Background & Objective: Crude glycerol (Glol), used as substrate for screening eleven natural
Yarrowia lipolytica strains in shake-flask experiments. Aim of this study was to assess the ability
of the screened strains to produce biomass (dry cell weight; X), lipid (L), citric acid (Cit), mannitol
(Man), arabitol (Ara) and erythritol (Ery), compounds presenting pharmaceutical and biotechnological
interest, in glycerol-based nitrogen-limited media, in which initial glycerol concentration had been adjusted
to 40 g/L.
Methods: Citric acid may find use in biomedical engineering (i.e. drug delivery, tissue engineering, bioimaging,
orthopedics, medical device coating, wound dressings). Polyols are considered as compounds
with non-cariogenic and less calorigenic properties as also with low insulin-mediated response.
Microbial lipids containing polyunsaturated fatty acids (PUFA) are medically and dietetically important
(selective pharmaceutical and anticancer properties, aid fetal brain development, the sight function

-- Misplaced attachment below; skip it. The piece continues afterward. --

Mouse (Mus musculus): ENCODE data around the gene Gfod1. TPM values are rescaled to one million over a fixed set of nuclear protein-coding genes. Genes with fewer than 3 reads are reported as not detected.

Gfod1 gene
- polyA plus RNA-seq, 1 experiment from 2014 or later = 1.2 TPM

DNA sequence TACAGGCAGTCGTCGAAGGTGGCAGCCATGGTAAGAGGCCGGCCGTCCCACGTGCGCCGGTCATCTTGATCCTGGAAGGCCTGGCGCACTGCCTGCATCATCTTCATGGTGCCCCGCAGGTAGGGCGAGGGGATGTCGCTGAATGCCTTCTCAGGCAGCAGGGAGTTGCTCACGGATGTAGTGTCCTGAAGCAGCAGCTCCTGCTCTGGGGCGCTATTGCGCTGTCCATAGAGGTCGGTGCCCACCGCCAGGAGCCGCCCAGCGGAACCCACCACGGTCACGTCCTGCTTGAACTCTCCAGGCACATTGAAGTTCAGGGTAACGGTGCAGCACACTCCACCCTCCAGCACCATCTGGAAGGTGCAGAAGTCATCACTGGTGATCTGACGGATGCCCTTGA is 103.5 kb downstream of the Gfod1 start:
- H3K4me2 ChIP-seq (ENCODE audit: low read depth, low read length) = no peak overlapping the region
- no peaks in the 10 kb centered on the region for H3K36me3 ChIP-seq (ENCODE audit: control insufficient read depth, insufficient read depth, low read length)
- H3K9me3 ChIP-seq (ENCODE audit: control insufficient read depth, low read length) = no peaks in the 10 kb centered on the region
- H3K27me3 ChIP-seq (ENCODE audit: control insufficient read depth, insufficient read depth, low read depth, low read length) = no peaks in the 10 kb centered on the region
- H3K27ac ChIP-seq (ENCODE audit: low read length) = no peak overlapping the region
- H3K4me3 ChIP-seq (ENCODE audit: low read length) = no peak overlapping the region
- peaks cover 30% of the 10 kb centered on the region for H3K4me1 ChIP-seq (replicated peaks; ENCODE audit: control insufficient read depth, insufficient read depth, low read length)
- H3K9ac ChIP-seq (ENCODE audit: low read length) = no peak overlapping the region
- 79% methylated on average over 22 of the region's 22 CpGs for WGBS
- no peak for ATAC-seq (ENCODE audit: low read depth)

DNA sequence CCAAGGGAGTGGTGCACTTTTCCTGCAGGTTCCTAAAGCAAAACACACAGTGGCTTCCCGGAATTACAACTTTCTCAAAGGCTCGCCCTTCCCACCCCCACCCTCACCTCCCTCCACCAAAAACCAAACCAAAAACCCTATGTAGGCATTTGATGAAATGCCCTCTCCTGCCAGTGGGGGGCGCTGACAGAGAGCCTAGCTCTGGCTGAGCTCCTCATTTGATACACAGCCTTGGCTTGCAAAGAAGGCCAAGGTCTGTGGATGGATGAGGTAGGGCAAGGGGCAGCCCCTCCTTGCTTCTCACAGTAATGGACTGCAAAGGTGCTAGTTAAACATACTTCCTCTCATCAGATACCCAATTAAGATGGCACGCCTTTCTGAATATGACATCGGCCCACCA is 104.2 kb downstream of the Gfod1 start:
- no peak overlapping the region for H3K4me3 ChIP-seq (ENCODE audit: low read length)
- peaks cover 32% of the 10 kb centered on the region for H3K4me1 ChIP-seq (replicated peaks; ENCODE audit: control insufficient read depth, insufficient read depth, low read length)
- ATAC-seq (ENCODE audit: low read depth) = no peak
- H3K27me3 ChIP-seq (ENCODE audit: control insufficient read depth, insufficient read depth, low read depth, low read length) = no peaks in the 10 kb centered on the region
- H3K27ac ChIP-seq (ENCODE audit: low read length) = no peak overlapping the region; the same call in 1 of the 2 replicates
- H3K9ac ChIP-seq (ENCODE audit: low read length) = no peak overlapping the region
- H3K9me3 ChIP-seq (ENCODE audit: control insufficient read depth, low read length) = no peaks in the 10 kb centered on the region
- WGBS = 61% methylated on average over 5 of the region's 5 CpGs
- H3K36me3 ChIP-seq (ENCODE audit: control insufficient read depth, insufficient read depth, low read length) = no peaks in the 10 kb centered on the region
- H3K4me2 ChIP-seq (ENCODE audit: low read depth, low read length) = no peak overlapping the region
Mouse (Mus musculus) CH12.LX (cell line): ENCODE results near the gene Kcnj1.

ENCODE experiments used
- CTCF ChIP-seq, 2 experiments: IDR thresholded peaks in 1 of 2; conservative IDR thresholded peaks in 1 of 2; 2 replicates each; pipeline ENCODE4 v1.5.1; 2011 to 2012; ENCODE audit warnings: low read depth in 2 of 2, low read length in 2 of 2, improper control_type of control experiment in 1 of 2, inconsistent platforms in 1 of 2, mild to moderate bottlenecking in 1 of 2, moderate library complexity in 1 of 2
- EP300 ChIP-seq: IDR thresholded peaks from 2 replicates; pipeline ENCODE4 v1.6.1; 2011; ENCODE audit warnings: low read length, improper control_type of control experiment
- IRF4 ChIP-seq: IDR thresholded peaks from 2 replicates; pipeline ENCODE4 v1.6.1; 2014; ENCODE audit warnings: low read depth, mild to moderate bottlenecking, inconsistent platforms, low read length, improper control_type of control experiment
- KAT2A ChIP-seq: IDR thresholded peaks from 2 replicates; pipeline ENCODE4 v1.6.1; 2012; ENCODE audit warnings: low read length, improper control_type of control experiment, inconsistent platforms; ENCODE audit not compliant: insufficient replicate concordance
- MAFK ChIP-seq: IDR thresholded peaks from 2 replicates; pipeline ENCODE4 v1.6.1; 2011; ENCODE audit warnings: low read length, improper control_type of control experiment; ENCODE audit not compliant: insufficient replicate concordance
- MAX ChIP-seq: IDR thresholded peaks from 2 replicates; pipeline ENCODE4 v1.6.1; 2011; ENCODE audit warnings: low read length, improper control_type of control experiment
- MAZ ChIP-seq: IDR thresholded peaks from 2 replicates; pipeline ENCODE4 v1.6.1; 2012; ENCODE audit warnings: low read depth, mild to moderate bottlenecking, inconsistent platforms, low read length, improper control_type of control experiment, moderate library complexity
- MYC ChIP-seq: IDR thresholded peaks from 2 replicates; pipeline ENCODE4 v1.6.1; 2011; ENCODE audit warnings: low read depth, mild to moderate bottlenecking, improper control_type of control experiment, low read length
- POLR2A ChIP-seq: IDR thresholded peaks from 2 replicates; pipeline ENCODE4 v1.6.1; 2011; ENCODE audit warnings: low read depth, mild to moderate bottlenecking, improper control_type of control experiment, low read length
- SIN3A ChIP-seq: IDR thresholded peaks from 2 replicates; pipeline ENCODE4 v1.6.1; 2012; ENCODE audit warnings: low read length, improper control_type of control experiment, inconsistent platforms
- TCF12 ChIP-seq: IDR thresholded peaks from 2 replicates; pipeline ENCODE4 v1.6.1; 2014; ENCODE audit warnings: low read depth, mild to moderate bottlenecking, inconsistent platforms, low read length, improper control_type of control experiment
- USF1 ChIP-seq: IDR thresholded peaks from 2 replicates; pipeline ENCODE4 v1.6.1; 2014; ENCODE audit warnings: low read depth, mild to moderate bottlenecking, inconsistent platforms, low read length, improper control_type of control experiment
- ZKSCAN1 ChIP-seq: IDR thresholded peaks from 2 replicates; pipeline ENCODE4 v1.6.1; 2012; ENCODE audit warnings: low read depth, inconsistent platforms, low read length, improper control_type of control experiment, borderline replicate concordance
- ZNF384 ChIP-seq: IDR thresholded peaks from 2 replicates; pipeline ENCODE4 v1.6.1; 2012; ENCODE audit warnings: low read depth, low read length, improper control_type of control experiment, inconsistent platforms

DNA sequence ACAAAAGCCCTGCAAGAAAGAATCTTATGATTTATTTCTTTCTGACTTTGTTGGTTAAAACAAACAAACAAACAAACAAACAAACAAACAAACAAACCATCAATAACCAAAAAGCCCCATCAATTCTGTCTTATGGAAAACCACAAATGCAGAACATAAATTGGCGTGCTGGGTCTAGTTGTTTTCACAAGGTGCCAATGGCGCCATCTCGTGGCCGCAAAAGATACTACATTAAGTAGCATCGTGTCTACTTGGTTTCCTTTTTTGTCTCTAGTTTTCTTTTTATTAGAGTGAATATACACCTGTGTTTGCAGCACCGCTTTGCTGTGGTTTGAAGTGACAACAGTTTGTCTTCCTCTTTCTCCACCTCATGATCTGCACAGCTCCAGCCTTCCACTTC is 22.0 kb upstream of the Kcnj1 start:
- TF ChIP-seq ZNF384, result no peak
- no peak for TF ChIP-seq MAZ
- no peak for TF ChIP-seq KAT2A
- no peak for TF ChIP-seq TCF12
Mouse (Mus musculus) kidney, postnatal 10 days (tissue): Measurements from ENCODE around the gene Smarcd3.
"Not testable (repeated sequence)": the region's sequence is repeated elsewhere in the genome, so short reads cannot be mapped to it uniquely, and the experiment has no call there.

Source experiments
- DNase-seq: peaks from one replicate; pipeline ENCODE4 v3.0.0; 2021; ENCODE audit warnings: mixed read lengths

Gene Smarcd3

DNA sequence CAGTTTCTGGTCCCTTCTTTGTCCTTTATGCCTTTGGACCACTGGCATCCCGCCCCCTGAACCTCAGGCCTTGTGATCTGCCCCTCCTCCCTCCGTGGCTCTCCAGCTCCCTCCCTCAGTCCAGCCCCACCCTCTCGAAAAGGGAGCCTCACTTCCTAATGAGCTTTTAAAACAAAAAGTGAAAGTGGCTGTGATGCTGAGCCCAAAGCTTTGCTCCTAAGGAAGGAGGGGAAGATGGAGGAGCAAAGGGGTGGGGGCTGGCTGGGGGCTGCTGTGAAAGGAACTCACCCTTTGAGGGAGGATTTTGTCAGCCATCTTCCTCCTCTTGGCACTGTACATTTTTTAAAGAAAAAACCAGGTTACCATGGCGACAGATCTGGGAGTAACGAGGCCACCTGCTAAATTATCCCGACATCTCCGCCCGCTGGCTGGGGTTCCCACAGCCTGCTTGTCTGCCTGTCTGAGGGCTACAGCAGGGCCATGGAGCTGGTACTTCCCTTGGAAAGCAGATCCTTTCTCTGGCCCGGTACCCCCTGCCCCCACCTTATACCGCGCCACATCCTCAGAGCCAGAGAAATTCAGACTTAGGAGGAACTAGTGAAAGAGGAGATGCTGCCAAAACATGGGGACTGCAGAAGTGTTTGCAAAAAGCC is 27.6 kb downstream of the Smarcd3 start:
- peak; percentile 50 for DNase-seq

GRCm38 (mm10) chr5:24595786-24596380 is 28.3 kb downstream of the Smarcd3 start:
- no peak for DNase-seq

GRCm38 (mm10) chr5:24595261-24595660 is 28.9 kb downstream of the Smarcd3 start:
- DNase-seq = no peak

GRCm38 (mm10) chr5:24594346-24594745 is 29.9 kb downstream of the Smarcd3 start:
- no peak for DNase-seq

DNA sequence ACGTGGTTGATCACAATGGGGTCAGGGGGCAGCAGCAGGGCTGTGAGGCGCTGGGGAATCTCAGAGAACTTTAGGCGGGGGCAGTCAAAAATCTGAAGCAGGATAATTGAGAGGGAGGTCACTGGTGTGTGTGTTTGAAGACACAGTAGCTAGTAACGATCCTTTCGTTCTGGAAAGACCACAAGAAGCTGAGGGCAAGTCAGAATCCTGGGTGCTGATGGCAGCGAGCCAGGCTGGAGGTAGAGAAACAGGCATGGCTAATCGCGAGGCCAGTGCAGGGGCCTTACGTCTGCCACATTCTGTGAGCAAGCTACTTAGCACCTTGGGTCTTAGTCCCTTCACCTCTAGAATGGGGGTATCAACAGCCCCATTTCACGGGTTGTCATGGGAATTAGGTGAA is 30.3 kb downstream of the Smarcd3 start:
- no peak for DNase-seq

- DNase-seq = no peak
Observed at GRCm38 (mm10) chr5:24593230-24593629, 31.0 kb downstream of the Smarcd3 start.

of the eye, hormonal balance and the cardio-vascular system, prevent reasons leading to type-2 diabetes,
present healing and anti-inflammatory effects).
Results: All strains presented satisfactory microbial growth (Xmax=5.34-6.26 g/L) and almost complete
substrate uptake. The principal metabolic product was citric acid (Citmax=8.5-31.7 g/L). Production of
cellular lipid reached the values of 0.33-0.84 g/L. Polyols were also synthesized as strain dependent
compounds (Manmax=2.8-6.1 g/L, Aramax ~2.0 g/L, Erymax= 0.5-3.8 g/L). The selected Y. lipolytica
strain ACA-DC 5029 presented satisfactory growth along with synthesis of citric acid and polyols,
thus, was further grown on media presenting an increased concentration of Glol~75 g/L. Biomass, lipid
and citric acid production presented significant enhancement (Xmax=11.80 g/L, Lmax=1.26 g/L,
Citmax=30.8 g/L), but conversion yield of citric acid produced per glycerol consumed was decreased
compared to screening trials. Erythritol secretion (Erymax=15.6 g/L) was highly favored, suggesting a
shift of yeast metabolism from citric acid accumulation towards erythritol production. Maximum endopolysaccharides
(IPS) concentration was 4.04 g/L with yield in dry weight 34.2 % w/w.
Conclusion: Y. lipolytica strain ACA-YC 5029 can be considered as a satisfactory candidate grown in
high concentrations of crude glycerol to produce added-value compounds that interest pharmaceutical
and biotechnology industries.